Interest in crypto derivatives is surging as investors show an appetite to bet on the movement of Bitcoin prices without actually having to hold the cryptocurrency itself. The number of Bitcoin futures exchange-traded funds filed with the Securities and Exchange Commission is a prime example. With Federal regulatory scrutiny intensifying, exchange-traded crypto derivatives such as BTC and ETH futures and options are in hot demand, especially for institutional investors.

There is a historical analog to how crypto derivatives may evolve as an industry: the Dutch tulip bulb. Tulips are often presented as a cautionary tale due to the spectacular 17th century crash of the bulb market. But there is an additional side to the story, that from tulip bulb market the derivatives market was born and flourished.

In 1637, at the height of tulip mania, the Dutch created the first financial forward contract on tulip bulbs. Buyers agreed to pay a fixed price for tulip bulbs at some point in the future. By late 1637, a sudden glut of bulb supply caused by a war between Germany and Sweden put the Dutch tulip investors in a bind because forward contract prices were fixed above the prevailing market price. Investors agreed to convert the forward contracts into options, turning the obligation to buy into a choice to buy. A thriving tulip bulb options market followed.  

Bitcoin futures’ volume and open interest have exploded since the launch of the ProShares Bitcoin Strategy ETF, or BITO. The volume for Bitcoin options have increased as well, with open interest standing at a notional value of US$12 billion on crypto exchanges, according to Skew data. A relatively new crypto derivative is the perpetual swap contract, which are derivatives that are tied to the movements of an index price that represents the price of Bitcoin as measured on cryptocurrency exchanges. 

Bitcoin futures exchange-traded products, including exchange trade notes as launched by Eurex, the European derivatives exchange, are a gateway for crypto derivatives to flourish. The original boom in interest rate, equity and commodity derivatives during the 1980s and early ’90s was driven by fast growth of notional principal — multiplying five-fold in five years — to nearly $10 trillion worldwide. The expansion was driven by growth of financial derivatives in the over-the-counter (OTC) markets of 40 percent annually, soaring above $6 trillion by 1991. The crypto derivatives market is mainly exchange traded. As of 2021, the market cap of crypto OTC — decentralized finance (Defi) — reached over US$140 billion. The exchange-traded crypto market, however, is over US$400 billion.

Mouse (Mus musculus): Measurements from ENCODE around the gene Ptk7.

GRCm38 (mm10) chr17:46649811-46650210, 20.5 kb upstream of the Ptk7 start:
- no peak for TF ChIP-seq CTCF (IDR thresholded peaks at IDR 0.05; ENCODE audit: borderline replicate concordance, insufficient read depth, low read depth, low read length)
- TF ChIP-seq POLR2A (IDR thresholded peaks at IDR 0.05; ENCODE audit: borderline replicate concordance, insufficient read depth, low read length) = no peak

These amounts pale beside the derivatives market that is estimated to be over US$1 quadrillion in size. The OTC derivatives market alone was US$15 trillion in the first half of 2020, according to the Bank of International Settlements. Crypto derivatives markets are driven by a different kind of boom, the increased need for clear regulation for institutional and banking customers.

The International Swaps and Derivatives Association developed standards to settle and clear digital derivatives. The standards are specifically designed to address the hard fork (an upgrade of blockchain technology) and the soft fork (established blockchain under new rules) that may lead to crypto assets that are valued inconsistently. ISDA is focused on specific legal standards for crypto derivatives, the same way as for interest rate, FX, commodity and equity derivatives.    

This is music to the ears of the investment banks who have become very interested in launching crypto derivatives trading desks as their hedge fund and other buy-side clients become interested in digital assets as an alternative investment. Goldman Sachs was one of the first investment bank to establish a crypto desk, and now others are likely to follow. The fees for derivatives trading consist mainly of central clearing, margin and bank capital charges. The bank revenues of derivatives have been on a steady decline: in 2008 they were 60% to 80% of consolidated trading revenues and this year they are 30% to 50%. 

Crypto derivatives revenues are still small, but trading volumes of crypto derivatives are surpassing US$15 to US$20 billion annually. The financial engineering principles pioneered by the Dutch tulip traders have been applied to modern-day commoditized derivatives. The successful launches of Bitcoin futures ETFs are fertile ground for a major boom in crypto derivatives. Given the infant state of the crypto market and its minuscule share to the size of global derivatives outstanding, crypto derivatives have the potential to balloon.